The launch of iPad led to a renewed focus of manufacturers all around and every technology manufacturer worth its salt has since launched a tablet or is working towards it. There is no doubt that tablets are being touted as the next big mobility device with a huge target market.
However, one wonders if the target market is big enough for so many vendors to release their branded tablets. Well, if iPad sales are to be believed, there definitely seems to be a market out there. In my view consumer segment alone cannot generate enough demand for manufacturers to consider the tablet market is significant.
A tablet loosely defined in terms of functionality would fit somewhere between a smartphone and feature-rich PC/laptop. Now, add to that a sizable premium in terms of the price which makes the value proposition of tablet a little weak and makes the product less suited for mass adoption.
Where will the demand for tablets come from then?
Enterprise Segment could well be the channel which could foster the adoption of tablets at large. Enterprise Mobility is gaining steam as businesses world over come to terms with real-time information/solution be it customer support or marketing.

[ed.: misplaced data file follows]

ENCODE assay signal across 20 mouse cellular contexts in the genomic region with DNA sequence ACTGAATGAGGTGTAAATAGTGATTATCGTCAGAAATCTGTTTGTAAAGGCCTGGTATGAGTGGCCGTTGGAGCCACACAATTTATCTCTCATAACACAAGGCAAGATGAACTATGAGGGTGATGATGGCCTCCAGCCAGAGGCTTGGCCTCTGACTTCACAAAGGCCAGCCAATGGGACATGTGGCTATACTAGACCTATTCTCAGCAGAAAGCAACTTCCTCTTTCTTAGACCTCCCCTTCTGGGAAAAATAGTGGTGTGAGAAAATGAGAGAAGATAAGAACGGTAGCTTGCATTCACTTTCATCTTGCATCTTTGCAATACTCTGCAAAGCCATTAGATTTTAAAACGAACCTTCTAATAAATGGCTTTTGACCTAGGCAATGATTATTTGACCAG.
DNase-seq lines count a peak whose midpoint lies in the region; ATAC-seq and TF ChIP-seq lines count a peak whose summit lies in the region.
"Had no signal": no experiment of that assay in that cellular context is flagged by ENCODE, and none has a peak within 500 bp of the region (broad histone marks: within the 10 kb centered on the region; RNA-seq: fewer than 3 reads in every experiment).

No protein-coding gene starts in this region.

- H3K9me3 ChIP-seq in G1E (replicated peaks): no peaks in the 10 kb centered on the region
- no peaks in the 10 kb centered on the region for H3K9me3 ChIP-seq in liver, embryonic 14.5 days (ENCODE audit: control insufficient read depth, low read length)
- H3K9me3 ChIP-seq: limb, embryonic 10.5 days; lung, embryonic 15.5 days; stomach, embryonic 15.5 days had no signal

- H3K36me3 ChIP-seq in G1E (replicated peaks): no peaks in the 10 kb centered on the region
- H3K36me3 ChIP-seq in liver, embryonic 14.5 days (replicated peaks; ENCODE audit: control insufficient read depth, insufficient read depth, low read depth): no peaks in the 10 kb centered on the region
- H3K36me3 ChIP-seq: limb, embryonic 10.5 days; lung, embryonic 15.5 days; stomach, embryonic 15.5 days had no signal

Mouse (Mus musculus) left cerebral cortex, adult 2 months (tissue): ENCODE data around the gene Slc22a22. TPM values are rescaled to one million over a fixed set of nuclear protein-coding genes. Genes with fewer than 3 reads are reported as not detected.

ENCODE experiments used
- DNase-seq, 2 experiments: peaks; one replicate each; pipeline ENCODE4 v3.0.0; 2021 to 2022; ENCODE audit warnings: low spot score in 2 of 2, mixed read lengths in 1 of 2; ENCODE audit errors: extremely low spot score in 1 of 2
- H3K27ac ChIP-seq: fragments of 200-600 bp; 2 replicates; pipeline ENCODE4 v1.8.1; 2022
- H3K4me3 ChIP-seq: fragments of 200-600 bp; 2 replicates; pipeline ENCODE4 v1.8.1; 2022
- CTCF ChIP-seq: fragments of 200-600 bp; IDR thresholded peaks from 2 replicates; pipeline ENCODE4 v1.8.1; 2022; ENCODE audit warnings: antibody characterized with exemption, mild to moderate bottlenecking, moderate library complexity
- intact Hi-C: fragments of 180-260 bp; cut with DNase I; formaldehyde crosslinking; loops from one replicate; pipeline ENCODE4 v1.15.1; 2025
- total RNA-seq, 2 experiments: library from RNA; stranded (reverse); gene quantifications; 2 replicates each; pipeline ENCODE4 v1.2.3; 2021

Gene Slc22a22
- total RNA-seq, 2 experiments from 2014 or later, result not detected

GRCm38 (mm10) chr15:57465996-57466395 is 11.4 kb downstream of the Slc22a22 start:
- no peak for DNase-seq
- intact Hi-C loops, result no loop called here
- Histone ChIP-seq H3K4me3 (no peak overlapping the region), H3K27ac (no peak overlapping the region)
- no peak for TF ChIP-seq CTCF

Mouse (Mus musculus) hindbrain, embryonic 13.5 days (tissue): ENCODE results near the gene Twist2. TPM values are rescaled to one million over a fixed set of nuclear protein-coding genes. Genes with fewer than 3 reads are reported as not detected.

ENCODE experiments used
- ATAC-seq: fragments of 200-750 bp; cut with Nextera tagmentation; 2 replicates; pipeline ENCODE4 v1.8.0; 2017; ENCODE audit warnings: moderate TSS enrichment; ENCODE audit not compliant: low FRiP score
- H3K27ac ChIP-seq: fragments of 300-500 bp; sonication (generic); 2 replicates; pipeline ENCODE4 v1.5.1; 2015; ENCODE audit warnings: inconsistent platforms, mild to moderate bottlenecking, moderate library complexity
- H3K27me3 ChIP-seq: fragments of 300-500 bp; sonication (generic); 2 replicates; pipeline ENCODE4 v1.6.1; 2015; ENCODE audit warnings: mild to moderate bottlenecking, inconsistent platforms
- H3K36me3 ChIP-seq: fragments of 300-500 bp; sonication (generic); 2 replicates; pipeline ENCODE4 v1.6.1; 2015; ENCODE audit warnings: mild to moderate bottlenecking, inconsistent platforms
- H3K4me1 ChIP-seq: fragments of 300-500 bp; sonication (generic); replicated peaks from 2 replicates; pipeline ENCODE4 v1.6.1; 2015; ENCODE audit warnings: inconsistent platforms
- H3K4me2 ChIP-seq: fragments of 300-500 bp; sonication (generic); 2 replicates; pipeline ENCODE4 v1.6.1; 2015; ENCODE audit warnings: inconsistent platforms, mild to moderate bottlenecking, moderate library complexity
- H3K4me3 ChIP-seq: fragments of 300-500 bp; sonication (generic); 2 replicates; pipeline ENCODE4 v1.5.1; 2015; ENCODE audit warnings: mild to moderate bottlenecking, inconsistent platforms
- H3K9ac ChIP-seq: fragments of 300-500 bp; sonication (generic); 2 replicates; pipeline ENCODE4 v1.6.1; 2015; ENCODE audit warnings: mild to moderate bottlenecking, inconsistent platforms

A tablet is tailor made to serve the enterprise mobility needs of the enterprise. However, the adoption of tablets has largely been restricted to top executives using these devices at personal levels and even Gartner estimates that the tablets will capture some of the enterprise market, but will not be as successful as desktop PC’s and smartphones. At the face of it, there are lot of technical and cost reasons for the same but I think some companies are betting on tablets becoming a key device in the enterprise segment.
SAP is one of these companies and it has been gung-ho to test the waters by putting tablets in an enterprise setting.
After having deployed 5,000 iPads and 200 Blackberry playbooks, SAP CIO is now keen to put the yet unreleased Galaxy Tab 10.1 in the hands of his employees.
It is another matter that SAP and Samsung engineers have worked together to make the Android OS (which powers the Galaxy tab) more secure for enterprise use. However, with software vendors like SAP showing a keen interest in tablets for enterprise use the possibilities for a new tablet driven ecosystem could very well be on the cards. Mercedes Benz has already been experimenting by empowering the staff in its dealerships with tablets to explain financing options to customers.
Having said that, it is still early days to talk about the maturity of tablets as an enterprise device. The manufacturers need to innovate more and the prices also need to come down to ensure that the purchasing committees in enterprises do not raise an eyebrow.
It will be really interesting to see the extent to which tablets can replace the existing infrastructure or rather complement the mobility tools currently used by organizations.
What do you think – Do tablets have future in Enterprise mobility space ?